Some like it hot

Deutschland, these last two years together have been really great, but it’s time for me to move onto something hotter…like Florida. It’s not you, it’s me. Or the Air Force. Whoever is easier to blame.


As with all moves, you leave behind what you know and enter the unknown. This time, I entered a world I was both familiar and unfamiliar with: back to America (familiar), into an American community as a working adult (unfamiliar).

It’s a strange feeling, not belonging to a place yet knowing you will have to. Even stranger to know that you eventually will, and feeling alone and separate will be a thing of your less-attractive past. So, before I forget what it is like to move from one country to another, here’s what I’ve learned thus far:

1) Europe is one giant hobby. Travel, eat, sing, drink and read. Repeat. Back in the good ol’ US of A, I’ve realized I need hobbies. You can’t just walk outside and BAM! You’re drinking in the rich, abundant experiences as they pass you. Here, with everything so large and isolated in its convenience, I have become like an adolescent with ADD, collecting all the trendy apps and games to play on my iPhone of life. Sometimes, I’ve only gotten to Level One and stopped playing, but leave it just in case I ever get bored enough. So far, it’s: salsa dancing, scuba diving, home buying, tutoring, graduate school, running, potting (plants), potting (pottery), woodworking, spear-fishing, and stovetop cooking (see #3).

2) It’s strange to understand everything that’s being said around me. It makes eavesdropping and people-watching simultaneously easier and less exciting. Foreign languages create a mystique to the activities of those around you.
Germany: Oh, that waitress must be the ex-girlfriend of her customer, by the way she’s glaring at the woman in the booth, who appears to be pregnant! Perhaps she’s a spy from the future pretending to be a waitress, and her target is the child who will become a mass murderer!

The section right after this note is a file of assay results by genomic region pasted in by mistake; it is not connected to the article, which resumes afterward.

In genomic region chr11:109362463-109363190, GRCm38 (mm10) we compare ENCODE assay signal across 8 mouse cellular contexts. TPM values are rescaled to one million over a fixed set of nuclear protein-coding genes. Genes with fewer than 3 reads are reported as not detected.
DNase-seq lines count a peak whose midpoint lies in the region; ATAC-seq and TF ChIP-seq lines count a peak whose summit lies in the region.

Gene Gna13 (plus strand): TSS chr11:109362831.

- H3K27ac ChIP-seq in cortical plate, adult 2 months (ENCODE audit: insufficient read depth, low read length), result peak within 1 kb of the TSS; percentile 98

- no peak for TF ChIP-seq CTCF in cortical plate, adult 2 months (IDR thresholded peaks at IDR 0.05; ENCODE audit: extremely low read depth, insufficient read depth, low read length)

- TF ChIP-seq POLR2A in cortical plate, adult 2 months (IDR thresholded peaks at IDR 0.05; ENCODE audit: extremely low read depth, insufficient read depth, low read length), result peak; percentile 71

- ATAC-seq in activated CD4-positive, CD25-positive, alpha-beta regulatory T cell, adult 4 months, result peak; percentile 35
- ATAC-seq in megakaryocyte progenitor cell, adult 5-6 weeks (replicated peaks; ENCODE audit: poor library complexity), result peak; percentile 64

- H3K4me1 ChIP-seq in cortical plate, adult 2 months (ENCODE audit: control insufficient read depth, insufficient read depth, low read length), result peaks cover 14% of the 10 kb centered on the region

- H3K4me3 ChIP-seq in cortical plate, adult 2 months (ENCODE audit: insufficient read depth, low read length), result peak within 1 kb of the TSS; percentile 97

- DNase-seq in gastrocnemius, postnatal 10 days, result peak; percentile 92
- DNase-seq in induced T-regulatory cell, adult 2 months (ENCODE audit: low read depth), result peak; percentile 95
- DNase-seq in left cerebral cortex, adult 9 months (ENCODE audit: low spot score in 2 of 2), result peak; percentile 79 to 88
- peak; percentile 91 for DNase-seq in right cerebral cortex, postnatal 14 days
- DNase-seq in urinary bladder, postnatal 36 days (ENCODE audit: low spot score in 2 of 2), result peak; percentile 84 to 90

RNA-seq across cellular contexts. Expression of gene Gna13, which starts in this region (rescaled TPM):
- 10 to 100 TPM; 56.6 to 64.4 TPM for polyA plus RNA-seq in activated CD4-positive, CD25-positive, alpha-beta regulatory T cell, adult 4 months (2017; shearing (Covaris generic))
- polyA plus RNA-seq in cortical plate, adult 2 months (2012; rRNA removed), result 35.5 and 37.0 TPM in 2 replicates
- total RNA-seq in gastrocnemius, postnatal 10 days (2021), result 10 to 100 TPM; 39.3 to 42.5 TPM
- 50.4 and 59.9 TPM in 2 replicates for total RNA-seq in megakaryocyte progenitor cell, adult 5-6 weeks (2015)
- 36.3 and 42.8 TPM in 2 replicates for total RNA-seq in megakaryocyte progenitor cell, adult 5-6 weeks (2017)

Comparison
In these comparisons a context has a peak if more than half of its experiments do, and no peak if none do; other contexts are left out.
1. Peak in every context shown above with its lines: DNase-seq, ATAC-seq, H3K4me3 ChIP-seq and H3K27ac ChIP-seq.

America: Oh. It’s just her sister.


3) I am loathe to admit it, because the term conjures the concept of someone who shuns spontaneous adventure, but some say I may be am a homebody. I’m lucky enough to have two lopsided metal burners to craft a hot meal, and a desk that I can serve it on, with a cheap plastic tablecloth to create the illusion of a dinner table. But when that dinner table faces the large window, with the parking lot and garish energy-saving light slipping through worn plastic blinds, it erodes a sense of home. That, and I constantly stub my big toes on my partially hidden suitcases under the bed when I walk by. Thus, I have determined that I maybe…could be…a homebody, and I look forward to settling somewhere a little more “mine.” And, as shameful #5 will reveal, space is nice too.

4) There’s a lot of talking here. There’s an ease of connections; deep relationships are not the primary reason for striking up a conversation. Here, we casually learn about each other, asking questions perhaps we care to know the answer to, perhaps not. Then we go our separate ways when the encounter’s usefulness has ended. Perhaps we as Americans value friendliness and the immediate gratification of that friendliness more than communal, lasting connections. Whatever the reason is, it makes for easy socializing on outings, and difficult relationship-building.